On the “How depressing is this?” scale, debates over baseball’s postseason awards probably don’t rise to the level of the presence of a perpetually filled bowl of Tootsie Rolls in the lobby of the Center for Integrative Science at the University of Chicago—a condition, per urban legend, of a $25 million gift made by Tootsie Roll magnates Ellen and Melvin Gordon. They’re close, though, and they’re depressing for nearly the same reason.
The Gordons’ bottomless dish of industrial byproducts is a sort of bent-chromosome parody of the eternal flame, some variant of which will be found in nearly every ancient civilization, suggesting that this bit of icongraphy is rooted in one of man’s deep needs. (From the Altar of Burnt Offering to endless supplies of corn syrup and partially hydrogenated soybean oil!) A debate over the American League Most Valuable Player award, similarly, might be seen as a sort of hideously diminished version of the debate over the relative merits of ancient Greek and Roman civilization that has fired much of the West’s high culture.
In his great 1978 book From Ritual to Record, Allen Guttman identified seven characteristics of modern sport: Secularism, equality, specialization, rationalization, bureaucracy, quantification and records. The main distinction between ancient and modern sport is that neither the Greeks or Romans cared about records; the main distinction between the Greeks and Romans is that the Greeks didn’t care about quantification.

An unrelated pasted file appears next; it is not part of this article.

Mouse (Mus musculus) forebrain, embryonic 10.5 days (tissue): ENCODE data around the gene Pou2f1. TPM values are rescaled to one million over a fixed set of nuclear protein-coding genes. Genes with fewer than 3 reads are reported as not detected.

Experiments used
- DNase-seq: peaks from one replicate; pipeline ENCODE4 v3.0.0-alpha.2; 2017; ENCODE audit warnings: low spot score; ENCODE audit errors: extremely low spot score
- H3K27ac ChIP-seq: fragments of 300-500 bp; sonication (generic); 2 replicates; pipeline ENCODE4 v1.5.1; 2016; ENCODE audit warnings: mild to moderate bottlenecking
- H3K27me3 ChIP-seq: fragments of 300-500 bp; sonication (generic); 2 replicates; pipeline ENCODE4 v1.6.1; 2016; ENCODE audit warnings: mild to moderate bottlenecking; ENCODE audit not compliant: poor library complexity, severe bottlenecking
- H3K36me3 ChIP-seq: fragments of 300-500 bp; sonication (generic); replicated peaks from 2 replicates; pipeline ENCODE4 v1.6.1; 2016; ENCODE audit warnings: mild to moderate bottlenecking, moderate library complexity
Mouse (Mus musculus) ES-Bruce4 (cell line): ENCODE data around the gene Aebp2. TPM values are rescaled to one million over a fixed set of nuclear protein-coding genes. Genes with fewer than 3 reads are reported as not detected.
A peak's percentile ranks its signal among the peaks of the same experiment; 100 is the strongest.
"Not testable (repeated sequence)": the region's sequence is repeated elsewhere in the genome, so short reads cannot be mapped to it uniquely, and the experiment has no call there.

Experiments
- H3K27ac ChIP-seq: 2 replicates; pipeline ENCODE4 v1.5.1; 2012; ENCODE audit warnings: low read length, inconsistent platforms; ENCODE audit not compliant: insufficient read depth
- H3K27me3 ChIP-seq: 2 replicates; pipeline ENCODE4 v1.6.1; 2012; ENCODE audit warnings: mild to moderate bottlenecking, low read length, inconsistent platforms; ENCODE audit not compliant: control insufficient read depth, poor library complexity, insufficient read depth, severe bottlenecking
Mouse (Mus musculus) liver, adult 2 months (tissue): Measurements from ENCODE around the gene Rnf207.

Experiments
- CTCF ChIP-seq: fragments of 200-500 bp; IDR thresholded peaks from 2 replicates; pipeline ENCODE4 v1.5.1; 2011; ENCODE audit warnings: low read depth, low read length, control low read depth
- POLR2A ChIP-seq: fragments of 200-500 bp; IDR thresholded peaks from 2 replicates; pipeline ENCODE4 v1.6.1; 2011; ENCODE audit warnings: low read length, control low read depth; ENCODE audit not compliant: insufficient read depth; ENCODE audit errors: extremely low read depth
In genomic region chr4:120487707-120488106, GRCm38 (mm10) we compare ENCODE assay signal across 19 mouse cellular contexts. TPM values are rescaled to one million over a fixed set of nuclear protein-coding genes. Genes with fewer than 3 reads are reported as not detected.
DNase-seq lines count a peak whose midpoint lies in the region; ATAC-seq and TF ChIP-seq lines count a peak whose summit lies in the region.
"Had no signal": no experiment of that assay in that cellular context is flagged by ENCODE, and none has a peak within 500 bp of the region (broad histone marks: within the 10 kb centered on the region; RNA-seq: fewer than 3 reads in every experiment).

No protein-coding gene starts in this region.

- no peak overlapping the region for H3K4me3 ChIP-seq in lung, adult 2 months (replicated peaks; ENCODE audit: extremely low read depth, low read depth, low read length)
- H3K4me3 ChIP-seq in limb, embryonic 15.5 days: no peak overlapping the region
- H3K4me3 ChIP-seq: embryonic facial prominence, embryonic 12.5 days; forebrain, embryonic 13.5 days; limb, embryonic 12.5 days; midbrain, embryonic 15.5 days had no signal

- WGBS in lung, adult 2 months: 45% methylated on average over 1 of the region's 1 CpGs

“Why don’t we know how fast the runner ran?” asks Guttman. “We are tempted to respond that the Greeks lacked accurate chronometers. This may be the correct answer, but I suspect that it may have been the other way around—the Greeks had no accurate chronometers because they didn’t care how fast the runner ran.”
The Romans, conversely, cared quite a lot about this kind of thing. They never did get around to timing runners, but there are bizarrely detailed statistics available on Roman sports.
“There is, for instance,” Guttman writes, “an inscription to Gaius Appuleius Diocles, whose career began in 122 A.D. In four-horse chariot races, he started 4,257 times, won 1,462 times, came in second 861 times, and third 576 times.”
Strip everything else away, and this is what MVP debates are about—a debate between those who think the beauty of the sport is in the beauty of the sport, and those who think that there is further beauty to be found in contemplating the winning percentages of charioteers. That the former often pose as the latter so as to take advantage of certain rhetorical techniques doesn’t change the fact that this is really an extension of an argument over human modes of apprehension that has lasted for thousands of years.
The problem is that, just as no great and enduring volume can be written on the flea, the distinction between Mike Trout and Miguel Cabrera is not the kind that can sustain a debate over the meaning of beauty and the value of human achievement. Every time you cite a fact or an impression in favor of one or the other—something I’ve done myself—you are recapitulating the same decision that the Gordons (supposedly) made in conditioning a gift of tens of millions of dollars in support for scientific research on the presence of a small and always filled dish of inedible candy. It is worth not doing.